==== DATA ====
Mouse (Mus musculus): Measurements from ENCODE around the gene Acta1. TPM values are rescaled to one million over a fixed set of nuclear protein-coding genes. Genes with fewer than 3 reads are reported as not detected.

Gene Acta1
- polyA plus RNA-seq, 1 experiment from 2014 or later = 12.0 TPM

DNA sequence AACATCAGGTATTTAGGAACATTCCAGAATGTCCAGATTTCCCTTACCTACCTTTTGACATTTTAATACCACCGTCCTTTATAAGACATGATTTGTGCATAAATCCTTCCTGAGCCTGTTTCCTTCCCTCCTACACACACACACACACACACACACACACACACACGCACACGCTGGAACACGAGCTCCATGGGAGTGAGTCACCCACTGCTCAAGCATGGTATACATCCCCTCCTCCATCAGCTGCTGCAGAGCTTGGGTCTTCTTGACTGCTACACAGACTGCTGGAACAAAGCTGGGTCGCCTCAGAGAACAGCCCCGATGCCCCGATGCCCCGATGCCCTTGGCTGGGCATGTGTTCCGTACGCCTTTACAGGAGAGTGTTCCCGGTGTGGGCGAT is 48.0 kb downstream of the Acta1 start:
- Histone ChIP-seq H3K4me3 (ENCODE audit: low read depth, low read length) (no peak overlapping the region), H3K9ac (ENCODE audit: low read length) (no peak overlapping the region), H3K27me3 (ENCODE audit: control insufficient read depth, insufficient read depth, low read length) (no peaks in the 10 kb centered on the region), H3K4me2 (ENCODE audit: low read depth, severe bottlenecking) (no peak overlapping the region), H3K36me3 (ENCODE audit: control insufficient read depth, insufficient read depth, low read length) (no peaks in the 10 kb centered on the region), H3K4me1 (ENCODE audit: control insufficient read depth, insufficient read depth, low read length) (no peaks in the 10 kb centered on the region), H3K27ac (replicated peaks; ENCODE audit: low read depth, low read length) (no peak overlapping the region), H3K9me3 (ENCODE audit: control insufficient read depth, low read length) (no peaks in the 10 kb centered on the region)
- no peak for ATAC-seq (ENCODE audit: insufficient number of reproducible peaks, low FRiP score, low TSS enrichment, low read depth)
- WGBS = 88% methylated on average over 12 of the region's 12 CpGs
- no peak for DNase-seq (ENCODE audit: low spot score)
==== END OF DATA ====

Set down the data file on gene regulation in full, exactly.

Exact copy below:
Mouse (Mus musculus): Measurements from ENCODE around the gene Acta1. TPM values are rescaled to one million over a fixed set of nuclear protein-coding genes. Genes with fewer than 3 reads are reported as not detected.

Gene Acta1
- polyA plus RNA-seq, 1 experiment from 2014 or later = 12.0 TPM

DNA sequence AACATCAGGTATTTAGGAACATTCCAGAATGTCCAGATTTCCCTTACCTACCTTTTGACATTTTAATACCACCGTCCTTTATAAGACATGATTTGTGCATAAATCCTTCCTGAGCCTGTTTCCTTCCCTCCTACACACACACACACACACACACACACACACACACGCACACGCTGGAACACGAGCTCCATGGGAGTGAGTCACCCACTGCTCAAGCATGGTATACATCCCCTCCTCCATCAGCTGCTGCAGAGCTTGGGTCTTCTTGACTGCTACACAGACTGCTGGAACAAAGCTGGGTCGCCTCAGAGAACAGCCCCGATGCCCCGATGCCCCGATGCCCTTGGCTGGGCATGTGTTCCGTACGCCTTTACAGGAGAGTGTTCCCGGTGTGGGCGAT is 48.0 kb downstream of the Acta1 start:
- Histone ChIP-seq H3K4me3 (ENCODE audit: low read depth, low read length) (no peak overlapping the region), H3K9ac (ENCODE audit: low read length) (no peak overlapping the region), H3K27me3 (ENCODE audit: control insufficient read depth, insufficient read depth, low read length) (no peaks in the 10 kb centered on the region), H3K4me2 (ENCODE audit: low read depth, severe bottlenecking) (no peak overlapping the region), H3K36me3 (ENCODE audit: control insufficient read depth, insufficient read depth, low read length) (no peaks in the 10 kb centered on the region), H3K4me1 (ENCODE audit: control insufficient read depth, insufficient read depth, low read length) (no peaks in the 10 kb centered on the region), H3K27ac (replicated peaks; ENCODE audit: low read depth, low read length) (no peak overlapping the region), H3K9me3 (ENCODE audit: control insufficient read depth, low read length) (no peaks in the 10 kb centered on the region)
- no peak for ATAC-seq (ENCODE audit: insufficient number of reproducible peaks, low FRiP score, low TSS enrichment, low read depth)
- WGBS = 88% methylated on average over 12 of the region's 12 CpGs
- no peak for DNase-seq (ENCODE audit: low spot score)